14 Jan 2016
Visit to the former slave market of Bimbia
Bimbia is a remote locality situated about 11 kilometers from Limbe city in the South West Region of Cameroon. Some three centuries ago, Bimbia was apparently more prominent than Limbe city. It was from here that a substantial number of slaves from Cameroon were shipped to the Americas during the transatlantic slave trade. For some unexplained reasons, this prominent slave outpost has remained unsung and stocked away in a huge forested zone.
It is just a couple of years ago that there was rekindled interest in this missing link of the history of slavery. With material support from abroad, work is in progress to discover and somehow preserve the physical relics of Bimbia’s sordid past.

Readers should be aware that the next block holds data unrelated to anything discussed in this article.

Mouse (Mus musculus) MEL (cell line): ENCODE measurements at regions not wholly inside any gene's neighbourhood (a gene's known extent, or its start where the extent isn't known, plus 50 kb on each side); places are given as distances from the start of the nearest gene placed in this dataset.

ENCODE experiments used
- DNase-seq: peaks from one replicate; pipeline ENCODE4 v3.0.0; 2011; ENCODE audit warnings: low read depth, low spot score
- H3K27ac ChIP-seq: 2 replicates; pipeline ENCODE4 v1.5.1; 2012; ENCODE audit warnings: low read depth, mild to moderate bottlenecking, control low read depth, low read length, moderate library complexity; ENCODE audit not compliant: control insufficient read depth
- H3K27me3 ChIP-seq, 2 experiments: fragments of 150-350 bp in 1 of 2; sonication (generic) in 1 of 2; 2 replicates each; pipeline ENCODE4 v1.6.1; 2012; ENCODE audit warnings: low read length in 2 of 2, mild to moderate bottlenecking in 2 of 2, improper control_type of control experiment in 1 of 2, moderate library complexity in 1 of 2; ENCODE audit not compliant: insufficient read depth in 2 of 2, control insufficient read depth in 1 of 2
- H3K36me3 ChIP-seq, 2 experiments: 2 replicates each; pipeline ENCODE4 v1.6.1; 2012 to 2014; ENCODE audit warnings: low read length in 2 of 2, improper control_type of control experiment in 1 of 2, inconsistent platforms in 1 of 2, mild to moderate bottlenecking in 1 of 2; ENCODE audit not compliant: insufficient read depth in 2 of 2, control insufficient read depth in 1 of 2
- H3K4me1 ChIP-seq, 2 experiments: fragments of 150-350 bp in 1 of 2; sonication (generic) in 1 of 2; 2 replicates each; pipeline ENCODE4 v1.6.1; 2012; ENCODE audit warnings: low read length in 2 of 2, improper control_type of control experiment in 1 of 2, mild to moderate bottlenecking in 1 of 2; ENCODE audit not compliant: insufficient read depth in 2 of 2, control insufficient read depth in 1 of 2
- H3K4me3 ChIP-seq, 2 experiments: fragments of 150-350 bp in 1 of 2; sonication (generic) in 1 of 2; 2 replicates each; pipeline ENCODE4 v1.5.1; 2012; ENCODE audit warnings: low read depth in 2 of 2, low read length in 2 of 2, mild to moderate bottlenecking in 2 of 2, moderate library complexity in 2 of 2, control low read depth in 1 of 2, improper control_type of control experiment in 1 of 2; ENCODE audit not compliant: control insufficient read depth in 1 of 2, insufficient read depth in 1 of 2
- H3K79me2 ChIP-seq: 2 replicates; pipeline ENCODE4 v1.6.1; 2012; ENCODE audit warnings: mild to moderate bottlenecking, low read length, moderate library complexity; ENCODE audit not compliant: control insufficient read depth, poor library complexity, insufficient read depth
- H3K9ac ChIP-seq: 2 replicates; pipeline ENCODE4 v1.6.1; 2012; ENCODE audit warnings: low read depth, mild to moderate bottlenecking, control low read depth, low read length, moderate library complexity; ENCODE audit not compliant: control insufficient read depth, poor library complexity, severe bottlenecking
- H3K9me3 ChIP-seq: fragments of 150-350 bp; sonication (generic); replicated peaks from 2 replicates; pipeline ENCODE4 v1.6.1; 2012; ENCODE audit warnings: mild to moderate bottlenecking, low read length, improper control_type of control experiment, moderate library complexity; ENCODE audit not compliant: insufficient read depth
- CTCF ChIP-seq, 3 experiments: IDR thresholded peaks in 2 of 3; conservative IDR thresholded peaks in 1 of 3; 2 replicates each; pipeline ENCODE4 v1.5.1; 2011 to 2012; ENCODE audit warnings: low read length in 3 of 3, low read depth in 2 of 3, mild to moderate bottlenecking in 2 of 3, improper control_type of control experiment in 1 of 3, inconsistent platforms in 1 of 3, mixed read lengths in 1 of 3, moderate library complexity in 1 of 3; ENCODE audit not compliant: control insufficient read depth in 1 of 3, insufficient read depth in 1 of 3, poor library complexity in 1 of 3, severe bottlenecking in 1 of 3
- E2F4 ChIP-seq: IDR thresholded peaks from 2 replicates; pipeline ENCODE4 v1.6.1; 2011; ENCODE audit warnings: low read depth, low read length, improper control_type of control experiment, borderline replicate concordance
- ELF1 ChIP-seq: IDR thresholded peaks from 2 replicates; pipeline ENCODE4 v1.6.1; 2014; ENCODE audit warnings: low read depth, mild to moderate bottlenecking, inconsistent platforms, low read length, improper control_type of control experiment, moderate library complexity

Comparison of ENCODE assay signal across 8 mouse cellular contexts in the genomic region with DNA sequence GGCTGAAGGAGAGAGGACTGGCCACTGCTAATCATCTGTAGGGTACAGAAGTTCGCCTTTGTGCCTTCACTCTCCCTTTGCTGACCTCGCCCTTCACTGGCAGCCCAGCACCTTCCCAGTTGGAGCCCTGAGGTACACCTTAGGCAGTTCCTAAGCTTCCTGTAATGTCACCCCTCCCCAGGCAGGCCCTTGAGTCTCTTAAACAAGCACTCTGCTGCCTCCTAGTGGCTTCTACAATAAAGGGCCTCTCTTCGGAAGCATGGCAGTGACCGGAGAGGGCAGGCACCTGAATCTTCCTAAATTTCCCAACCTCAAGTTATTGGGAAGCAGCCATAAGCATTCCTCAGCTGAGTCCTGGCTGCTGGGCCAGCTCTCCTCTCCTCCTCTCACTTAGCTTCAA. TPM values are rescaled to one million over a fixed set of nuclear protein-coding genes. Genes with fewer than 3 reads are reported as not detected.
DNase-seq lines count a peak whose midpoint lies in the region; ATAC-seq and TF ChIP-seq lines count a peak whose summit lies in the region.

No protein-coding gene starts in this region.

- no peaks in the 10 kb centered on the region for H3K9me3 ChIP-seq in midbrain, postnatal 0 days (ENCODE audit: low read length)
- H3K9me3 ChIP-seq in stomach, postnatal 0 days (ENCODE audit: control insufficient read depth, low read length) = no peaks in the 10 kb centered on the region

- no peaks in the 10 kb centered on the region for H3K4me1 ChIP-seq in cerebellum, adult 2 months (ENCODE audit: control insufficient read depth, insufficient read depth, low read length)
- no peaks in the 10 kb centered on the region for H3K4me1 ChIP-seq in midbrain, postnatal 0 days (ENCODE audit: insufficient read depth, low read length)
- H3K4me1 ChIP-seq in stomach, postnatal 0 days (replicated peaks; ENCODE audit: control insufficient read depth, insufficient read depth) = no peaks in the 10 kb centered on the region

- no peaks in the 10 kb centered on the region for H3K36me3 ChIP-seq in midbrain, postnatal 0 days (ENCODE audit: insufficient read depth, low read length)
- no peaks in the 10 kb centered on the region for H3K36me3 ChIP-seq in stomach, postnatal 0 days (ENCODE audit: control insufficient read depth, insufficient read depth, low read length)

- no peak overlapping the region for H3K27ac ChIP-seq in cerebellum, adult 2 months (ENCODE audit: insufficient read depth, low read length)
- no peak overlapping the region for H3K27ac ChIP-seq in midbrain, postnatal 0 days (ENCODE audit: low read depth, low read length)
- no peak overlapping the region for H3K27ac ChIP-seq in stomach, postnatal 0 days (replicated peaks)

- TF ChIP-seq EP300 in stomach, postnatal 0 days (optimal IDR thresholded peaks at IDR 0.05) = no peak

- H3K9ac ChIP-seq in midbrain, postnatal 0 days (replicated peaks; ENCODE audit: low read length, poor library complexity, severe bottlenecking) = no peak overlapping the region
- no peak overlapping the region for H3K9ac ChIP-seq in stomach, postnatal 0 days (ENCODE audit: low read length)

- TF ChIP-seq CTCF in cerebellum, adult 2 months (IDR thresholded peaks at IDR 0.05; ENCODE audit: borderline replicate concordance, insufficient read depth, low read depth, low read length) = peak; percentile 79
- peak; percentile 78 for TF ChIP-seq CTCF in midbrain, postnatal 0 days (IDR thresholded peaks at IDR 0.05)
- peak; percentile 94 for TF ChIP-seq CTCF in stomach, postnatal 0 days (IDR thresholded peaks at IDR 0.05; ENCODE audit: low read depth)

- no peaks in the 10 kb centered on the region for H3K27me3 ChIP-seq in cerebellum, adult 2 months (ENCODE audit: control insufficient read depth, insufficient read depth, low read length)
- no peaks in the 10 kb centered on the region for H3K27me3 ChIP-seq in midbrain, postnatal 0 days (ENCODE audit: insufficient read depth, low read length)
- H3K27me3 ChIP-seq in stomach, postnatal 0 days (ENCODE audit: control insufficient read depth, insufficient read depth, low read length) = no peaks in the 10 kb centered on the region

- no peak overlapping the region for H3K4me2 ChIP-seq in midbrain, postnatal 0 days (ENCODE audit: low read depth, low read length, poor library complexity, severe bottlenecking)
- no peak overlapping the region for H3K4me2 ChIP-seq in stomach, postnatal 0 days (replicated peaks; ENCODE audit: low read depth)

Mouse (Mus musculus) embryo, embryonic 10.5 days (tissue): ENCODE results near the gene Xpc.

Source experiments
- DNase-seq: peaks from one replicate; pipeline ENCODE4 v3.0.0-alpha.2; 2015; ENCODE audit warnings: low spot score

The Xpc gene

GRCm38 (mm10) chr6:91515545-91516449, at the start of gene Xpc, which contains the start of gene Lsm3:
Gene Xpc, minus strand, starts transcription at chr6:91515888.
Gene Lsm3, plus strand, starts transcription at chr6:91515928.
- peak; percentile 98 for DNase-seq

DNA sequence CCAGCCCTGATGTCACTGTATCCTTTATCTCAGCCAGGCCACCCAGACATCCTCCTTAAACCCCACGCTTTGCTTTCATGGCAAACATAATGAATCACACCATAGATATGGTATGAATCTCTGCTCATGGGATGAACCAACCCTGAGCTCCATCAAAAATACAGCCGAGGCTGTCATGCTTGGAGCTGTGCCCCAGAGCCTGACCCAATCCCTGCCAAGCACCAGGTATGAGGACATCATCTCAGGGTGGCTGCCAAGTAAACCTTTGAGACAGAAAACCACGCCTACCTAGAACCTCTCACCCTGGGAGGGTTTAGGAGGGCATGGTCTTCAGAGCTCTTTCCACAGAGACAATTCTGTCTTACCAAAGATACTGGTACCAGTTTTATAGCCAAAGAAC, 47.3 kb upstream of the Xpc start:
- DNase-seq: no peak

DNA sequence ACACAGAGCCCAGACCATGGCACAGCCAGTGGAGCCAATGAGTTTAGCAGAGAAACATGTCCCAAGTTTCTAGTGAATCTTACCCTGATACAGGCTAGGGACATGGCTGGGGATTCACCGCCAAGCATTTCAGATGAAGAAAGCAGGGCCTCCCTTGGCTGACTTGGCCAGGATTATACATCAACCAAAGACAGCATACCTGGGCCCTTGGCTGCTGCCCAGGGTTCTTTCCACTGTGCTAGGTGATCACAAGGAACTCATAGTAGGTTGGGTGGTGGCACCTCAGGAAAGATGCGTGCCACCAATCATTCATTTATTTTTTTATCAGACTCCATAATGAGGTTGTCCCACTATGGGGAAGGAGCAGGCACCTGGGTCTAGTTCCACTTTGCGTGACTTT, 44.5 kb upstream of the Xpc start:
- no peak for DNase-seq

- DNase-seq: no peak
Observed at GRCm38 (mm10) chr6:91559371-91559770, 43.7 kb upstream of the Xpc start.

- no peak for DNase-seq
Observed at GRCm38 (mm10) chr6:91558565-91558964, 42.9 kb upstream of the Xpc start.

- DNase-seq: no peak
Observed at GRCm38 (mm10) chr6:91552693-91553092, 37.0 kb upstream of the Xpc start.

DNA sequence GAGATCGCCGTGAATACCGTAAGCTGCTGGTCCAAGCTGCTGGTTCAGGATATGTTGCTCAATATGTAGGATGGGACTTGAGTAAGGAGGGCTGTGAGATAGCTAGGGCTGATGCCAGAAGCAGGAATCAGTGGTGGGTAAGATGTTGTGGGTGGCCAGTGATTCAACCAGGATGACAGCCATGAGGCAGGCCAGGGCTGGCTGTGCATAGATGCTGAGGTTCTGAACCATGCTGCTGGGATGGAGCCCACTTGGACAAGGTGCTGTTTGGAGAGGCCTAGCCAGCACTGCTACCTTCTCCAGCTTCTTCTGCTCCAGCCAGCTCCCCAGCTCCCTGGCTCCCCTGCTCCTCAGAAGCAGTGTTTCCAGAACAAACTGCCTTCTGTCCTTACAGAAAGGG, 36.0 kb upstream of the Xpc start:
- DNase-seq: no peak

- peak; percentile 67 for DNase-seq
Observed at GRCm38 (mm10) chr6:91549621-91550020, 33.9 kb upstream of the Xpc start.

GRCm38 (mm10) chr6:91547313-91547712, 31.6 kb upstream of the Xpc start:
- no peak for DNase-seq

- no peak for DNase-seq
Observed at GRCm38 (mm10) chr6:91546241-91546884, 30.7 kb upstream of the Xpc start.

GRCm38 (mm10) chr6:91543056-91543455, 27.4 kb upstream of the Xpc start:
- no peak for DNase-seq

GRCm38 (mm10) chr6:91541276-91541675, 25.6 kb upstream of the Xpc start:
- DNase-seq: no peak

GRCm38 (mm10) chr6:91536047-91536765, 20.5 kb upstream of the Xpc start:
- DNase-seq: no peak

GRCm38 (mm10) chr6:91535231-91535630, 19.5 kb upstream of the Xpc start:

Historians generally agree that the deportation of people through Bimbia largely took place between 1750 and 1870. Our visit to this site unveiled a huge natural forest that will conveniently double as a national park and a historical site.
So far, relics of some structures that were used to restrain and house slaves have been discovered. It was obvious from my observation that most of the metallic relics would have been carted away by scavengers of metallic products that have been active on the Cameroon scene in the past 15 years.
Slaves walked through the door above to board ships in the sea below for a one way trip to the Americas. Also see video as I walk from the seaside to the door of no return.
If you want to understand this story better, I will recommend that you read Lema Abeng-Nsah’s interview of Dr Lisa Aubrey (an associate professor of African American studies & political science). Link below
Njei Moses Timah